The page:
Clergy-laity support and patients' mood during serious illness: a cross-sectional epidemiologic study.
Religious participation is positively associated with mental health, but attendance at worship services declines during serious illness. This study assessed whether home visits by clergy or laity provide benefits to seriously ill patients who may have difficulty attending religious services.A cross-sectional study design nested in an observational epidemiologic cohort study was used. The regionally representative sample of patients had metastatic lung, colorectal, breast, and prostate cancer (n = 70); Class III and IV congestive heart failure (n = 70); or chronic obstructive pulmonary disease with hypercapnea (n = 70) and were observed regarding clergy-laity support in their natural environments.10-item Center for Epidemiologic Studies - Depression Scale.A one-item question measuring how much helpful support patients received from clergy or other persons from church, temple, synagogue, or mosque. Covariates: demographic, health, social support, religiousness.Depressed mood was negatively associated with clergy-laity support in a non-linear pattern. Depressed mood was also positively associated with functional deficits and a lifetime history of difficulties related to religious involvement.In lieu of worship attendance when people are sick, home visits by members of a patient's religious community may bolster mood by providing continuity of instrumental, emotional, and spiritual support.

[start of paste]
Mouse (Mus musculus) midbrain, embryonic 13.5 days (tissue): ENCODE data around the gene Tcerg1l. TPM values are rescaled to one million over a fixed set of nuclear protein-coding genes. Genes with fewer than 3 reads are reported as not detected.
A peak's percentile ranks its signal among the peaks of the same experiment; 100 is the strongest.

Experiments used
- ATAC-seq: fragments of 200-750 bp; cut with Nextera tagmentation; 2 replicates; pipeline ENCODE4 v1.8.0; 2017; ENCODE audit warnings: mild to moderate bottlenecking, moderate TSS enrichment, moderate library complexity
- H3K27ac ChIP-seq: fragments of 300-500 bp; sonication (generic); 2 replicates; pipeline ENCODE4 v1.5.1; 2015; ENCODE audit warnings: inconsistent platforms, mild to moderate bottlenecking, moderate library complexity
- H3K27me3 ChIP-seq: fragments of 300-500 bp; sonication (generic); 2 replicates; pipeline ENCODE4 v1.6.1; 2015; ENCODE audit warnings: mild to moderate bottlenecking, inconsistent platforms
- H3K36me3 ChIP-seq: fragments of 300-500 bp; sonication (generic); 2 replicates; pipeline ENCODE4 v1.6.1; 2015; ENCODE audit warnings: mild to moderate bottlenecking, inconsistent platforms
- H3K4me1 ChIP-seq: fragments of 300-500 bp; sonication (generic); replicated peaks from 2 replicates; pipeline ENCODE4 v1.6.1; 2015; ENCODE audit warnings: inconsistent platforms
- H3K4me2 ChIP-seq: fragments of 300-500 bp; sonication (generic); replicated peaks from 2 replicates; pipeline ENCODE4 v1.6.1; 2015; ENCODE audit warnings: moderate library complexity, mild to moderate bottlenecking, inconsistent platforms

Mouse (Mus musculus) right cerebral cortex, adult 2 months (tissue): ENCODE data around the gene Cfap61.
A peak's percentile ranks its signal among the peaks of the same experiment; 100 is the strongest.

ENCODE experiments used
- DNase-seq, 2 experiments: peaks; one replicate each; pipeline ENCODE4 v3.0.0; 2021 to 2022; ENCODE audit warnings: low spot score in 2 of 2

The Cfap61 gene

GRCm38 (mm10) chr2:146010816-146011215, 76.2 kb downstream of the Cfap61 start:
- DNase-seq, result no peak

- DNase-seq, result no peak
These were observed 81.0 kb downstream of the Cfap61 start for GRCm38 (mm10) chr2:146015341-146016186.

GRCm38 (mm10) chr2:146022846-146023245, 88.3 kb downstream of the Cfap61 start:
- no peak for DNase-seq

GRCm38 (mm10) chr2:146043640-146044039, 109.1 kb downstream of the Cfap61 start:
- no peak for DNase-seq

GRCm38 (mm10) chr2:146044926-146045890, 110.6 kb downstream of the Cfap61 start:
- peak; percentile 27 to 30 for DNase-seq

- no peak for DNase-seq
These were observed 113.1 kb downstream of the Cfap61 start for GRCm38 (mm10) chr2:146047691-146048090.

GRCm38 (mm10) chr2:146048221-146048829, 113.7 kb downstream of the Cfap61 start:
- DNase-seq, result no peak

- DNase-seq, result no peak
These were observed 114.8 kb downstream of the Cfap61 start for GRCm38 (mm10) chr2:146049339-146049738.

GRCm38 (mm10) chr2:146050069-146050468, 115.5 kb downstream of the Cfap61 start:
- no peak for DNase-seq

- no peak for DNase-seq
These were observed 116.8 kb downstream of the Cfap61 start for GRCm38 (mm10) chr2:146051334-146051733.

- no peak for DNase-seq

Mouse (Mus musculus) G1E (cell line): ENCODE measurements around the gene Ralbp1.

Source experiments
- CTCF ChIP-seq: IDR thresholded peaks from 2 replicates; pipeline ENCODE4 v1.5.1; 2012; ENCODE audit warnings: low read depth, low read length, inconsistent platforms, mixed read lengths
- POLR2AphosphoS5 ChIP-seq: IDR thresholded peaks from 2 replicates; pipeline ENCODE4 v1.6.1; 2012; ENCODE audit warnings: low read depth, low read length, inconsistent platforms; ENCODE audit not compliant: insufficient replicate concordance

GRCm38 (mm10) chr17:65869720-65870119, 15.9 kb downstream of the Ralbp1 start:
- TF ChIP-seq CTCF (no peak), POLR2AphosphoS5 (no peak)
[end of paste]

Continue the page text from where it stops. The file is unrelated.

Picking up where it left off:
Hays, JC; Wood, L; Steinhauser, K; Olson, MK; Lindquist, JH; Tulsky, JA
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